Thursday, July 10, 2008

I'm Not An Egg

Some friends and I were talking about kids and how we pass on our values to them. One friend mentioned that we teach our kids by example, over time. I said I don't have that luxury since I won't be around as they grow up. Her face just fell and she apologized for saying something so insensitive.

She had nothing to apologize for. In fact, I felt I should apologize for hijacking a normal conversation about parenting and injecting my impending death and doom into it. To me, the fact that I probably won't be around much longer is part of my life, not something to be hidden, denied, or tip-toed around.

When I think about enrolling Josie in school next year, I think things like, "Should I sign her up for the school bus or will I still be alive to drive her to school?" And I think these things as a matter of practicality and logistics, not a self-pitying look into my children's future without me.

I don't want my friends to be worried about saying the wrong thing or mentioning something that might be a touchy subject for somebody with cancer. I'm the same person I was before cancer and I won't break because somebody says something I should be sensitive about.

If you ever find yourself avoiding certain topics or editing yourself or watching your words around me, I'll tell you what I told my friend: Hey, it's me. Cancer or no cancer, I'm still me.

In fact, if I ever thought you were walking on eggshells with me, I'd be offended. So please be open and honest with me.

And just for fun, those of you who are cancer patients or are caregivers of patients, tell me about some of the things people have said to you that you've found insensitive or offensive. Let's see if they offend me.

5 comments:

sasa said...

I have a friend who ask me WHY do i have cancer? It is as it I know the answer!

Anonymous said...

Anyone who knows you knows that you can't inject doom and disaster into our lives, you just get on with it, and I've never heard you talk about cancer when we are out unless someone else asks you. You might remark that you can't eat something, or you can't join an exercise class for the time being!I think you just get on with it! It's a real boon to be someone like you because it means that you will fight it for longer. I'm positive you think sad thoughts about leaving your family too early - when it happens, but for now, you can enjoy your time, wow, well done you!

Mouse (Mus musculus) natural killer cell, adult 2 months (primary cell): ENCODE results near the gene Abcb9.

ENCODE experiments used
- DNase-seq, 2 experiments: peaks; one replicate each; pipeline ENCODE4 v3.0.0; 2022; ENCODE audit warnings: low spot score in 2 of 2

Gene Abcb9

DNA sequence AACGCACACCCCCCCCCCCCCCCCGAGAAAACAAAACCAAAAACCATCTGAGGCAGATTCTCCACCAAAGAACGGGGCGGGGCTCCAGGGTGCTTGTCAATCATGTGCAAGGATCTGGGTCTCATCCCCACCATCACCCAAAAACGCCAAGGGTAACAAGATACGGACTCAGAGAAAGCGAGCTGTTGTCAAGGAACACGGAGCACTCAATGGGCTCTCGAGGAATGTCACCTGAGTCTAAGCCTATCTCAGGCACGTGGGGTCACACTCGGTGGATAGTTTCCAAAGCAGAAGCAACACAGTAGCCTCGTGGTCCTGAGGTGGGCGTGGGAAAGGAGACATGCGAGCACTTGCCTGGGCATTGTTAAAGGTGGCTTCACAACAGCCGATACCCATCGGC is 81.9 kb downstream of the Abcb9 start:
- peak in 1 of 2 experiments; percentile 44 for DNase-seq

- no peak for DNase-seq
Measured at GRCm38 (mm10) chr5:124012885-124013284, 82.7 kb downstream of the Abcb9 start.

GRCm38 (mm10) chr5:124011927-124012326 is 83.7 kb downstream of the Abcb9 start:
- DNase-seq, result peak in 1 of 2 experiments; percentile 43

I have spent a lot of time with very, very old people recently,I see the same but different (lah) resilience in them. We thought they would die about 10 years ago, but one of them seems stronger, the other weaker, then the other will get weaker, the other stronger, just learnt that their elder sister is 101 and their other elder sister died at 105!!! Auntie Zaida gave up smoking aged 90 because she thouht it was bad for her. Live on, all these resilient genes!!

Lots of love
E xxx

Emily said...

Yesterday i met up with a friend who suffers from schizophrenia. We had a hearty chat until i said: "Don't be crazy...,blah blah", & "you must be crazy,..." I didn't mean it literally of course, it was harmless & casual. But on hindsight, the word crazy seems so insensitive.

Shin said...

Emily,

I have such a bad habit of blurting out inappropriate, insensitive things without thinking them through, that I can certainly understand where you're coming from. But I just have to reassure myself that the person I've offended will accept my apology and trust there was no malicious intent behind my careless words.

Luckily, most of my friends and family are very forgiving. I'm sure your friend forgives you, and a few slips now and then are lost in all the wonderful things you say and do for her.

As I tell my kids, if you do a bad thing, you can't un-do it because it's already done. But you can do lots and lots of good things from then on, to make the bad thing you did seem very little in comparison.

Emily said...

Hi Shin, thanks for your reply (it makes me smile & feel so much better) but I am probably never going to hear from my 'sick friend' again. She's paranoid & think the world is laughing at her. If not aloud then deep in ourselves. Now she's back into her own world again beacause of my big mouth. Sometimes I find that its the patient who walks on eggshells. And thats sad, isn't it? If only there are more people who can be open & honest like you. But apparently there are more eggs than I thought. Your friends are lucky!